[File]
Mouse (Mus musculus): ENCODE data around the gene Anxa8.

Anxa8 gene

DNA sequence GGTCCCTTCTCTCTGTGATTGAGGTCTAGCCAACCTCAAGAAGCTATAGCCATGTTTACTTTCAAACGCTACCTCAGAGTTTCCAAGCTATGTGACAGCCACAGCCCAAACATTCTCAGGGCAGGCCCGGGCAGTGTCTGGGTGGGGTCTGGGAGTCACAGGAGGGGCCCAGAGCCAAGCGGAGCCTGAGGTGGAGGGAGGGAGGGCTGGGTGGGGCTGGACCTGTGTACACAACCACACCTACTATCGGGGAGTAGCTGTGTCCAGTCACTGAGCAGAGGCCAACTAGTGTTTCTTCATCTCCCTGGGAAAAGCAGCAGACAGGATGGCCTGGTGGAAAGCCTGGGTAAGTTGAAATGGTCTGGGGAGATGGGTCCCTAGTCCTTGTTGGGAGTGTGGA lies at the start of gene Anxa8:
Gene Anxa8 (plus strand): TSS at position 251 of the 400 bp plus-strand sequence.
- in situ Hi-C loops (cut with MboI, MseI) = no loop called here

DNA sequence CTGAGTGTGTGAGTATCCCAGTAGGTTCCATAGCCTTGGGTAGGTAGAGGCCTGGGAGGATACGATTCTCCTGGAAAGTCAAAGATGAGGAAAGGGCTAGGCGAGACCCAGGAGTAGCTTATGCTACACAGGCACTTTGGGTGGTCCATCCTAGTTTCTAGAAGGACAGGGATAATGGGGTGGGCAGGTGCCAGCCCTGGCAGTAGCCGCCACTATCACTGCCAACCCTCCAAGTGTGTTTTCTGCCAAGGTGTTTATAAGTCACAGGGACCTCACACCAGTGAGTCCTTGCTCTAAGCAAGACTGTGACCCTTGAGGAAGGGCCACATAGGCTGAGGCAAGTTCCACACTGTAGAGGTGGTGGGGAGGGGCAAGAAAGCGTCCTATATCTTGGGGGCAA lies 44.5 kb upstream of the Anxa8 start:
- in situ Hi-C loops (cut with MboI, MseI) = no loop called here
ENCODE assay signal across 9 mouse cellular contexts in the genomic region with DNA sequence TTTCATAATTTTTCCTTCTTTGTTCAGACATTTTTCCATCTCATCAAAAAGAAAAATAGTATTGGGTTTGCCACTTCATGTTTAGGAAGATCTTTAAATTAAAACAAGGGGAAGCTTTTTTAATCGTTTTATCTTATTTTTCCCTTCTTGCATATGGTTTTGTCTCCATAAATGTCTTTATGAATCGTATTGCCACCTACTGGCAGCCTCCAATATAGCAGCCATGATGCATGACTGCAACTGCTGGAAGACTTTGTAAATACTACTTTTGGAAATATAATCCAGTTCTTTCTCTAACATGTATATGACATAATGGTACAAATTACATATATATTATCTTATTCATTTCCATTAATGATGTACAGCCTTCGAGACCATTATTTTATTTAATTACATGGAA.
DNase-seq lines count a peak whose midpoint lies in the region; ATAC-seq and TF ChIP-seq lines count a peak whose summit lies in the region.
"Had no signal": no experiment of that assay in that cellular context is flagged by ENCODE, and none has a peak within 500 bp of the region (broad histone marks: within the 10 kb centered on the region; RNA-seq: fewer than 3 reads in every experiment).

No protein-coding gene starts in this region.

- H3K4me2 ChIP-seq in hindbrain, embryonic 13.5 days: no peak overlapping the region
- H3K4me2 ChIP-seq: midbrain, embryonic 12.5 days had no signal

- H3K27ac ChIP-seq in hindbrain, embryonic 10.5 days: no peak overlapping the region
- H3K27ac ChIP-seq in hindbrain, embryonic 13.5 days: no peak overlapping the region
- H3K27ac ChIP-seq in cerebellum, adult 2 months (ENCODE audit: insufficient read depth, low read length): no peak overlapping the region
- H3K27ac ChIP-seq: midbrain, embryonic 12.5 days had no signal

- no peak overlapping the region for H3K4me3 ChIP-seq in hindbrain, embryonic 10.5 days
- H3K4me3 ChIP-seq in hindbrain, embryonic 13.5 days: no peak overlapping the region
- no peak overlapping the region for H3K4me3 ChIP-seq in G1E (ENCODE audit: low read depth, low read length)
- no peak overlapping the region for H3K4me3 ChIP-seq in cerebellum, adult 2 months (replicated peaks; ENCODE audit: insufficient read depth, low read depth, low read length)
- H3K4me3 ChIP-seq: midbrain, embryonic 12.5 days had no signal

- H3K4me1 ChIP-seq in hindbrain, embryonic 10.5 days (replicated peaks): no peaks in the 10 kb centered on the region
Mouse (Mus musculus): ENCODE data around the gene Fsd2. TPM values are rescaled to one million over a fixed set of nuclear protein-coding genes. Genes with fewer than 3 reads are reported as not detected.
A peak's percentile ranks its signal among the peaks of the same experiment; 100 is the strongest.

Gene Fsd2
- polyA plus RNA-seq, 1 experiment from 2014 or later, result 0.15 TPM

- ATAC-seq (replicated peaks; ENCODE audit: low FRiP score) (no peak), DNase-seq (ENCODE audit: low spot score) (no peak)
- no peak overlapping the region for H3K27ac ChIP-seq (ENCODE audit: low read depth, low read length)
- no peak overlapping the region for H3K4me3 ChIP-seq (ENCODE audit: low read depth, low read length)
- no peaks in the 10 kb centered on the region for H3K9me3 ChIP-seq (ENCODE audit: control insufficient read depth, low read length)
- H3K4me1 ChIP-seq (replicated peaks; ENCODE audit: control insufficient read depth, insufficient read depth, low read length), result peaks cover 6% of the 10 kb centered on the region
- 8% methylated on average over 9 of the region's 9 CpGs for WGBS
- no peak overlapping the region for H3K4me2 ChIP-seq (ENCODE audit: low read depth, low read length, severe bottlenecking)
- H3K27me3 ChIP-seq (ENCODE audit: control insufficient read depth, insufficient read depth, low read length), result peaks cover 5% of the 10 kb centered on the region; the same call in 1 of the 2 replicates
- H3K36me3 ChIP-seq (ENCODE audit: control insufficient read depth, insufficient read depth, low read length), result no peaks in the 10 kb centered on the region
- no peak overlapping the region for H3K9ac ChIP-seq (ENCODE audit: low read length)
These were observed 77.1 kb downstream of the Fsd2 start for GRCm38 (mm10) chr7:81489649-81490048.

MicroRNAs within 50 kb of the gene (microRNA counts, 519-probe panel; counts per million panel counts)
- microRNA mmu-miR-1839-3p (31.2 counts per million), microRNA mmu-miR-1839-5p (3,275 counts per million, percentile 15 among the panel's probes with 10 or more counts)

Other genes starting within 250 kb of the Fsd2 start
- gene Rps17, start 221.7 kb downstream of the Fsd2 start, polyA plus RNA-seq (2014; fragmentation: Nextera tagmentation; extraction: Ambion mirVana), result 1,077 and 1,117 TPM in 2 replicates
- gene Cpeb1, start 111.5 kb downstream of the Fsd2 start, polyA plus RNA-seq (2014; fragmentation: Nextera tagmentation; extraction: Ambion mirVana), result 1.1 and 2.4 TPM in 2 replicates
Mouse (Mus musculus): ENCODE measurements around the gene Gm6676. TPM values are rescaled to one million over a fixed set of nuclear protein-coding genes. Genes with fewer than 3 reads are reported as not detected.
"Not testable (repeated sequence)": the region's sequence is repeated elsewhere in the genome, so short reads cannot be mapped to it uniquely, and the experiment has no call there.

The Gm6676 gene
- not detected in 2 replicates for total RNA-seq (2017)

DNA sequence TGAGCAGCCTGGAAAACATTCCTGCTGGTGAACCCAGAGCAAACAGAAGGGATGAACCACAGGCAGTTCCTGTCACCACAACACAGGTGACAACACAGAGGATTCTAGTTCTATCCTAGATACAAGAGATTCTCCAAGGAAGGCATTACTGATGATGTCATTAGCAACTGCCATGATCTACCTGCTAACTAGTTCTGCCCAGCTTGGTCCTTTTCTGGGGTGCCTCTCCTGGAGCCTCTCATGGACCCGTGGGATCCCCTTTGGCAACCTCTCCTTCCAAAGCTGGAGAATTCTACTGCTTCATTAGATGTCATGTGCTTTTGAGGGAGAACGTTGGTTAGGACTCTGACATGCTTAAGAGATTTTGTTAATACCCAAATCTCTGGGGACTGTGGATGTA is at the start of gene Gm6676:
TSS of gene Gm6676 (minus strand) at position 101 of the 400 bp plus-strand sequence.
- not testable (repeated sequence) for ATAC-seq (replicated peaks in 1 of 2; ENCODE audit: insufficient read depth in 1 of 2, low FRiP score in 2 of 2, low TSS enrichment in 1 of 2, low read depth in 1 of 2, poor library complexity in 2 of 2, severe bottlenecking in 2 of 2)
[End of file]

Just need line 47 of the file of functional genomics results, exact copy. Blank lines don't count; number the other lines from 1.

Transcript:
- not detected in 2 replicates for total RNA-seq (2017)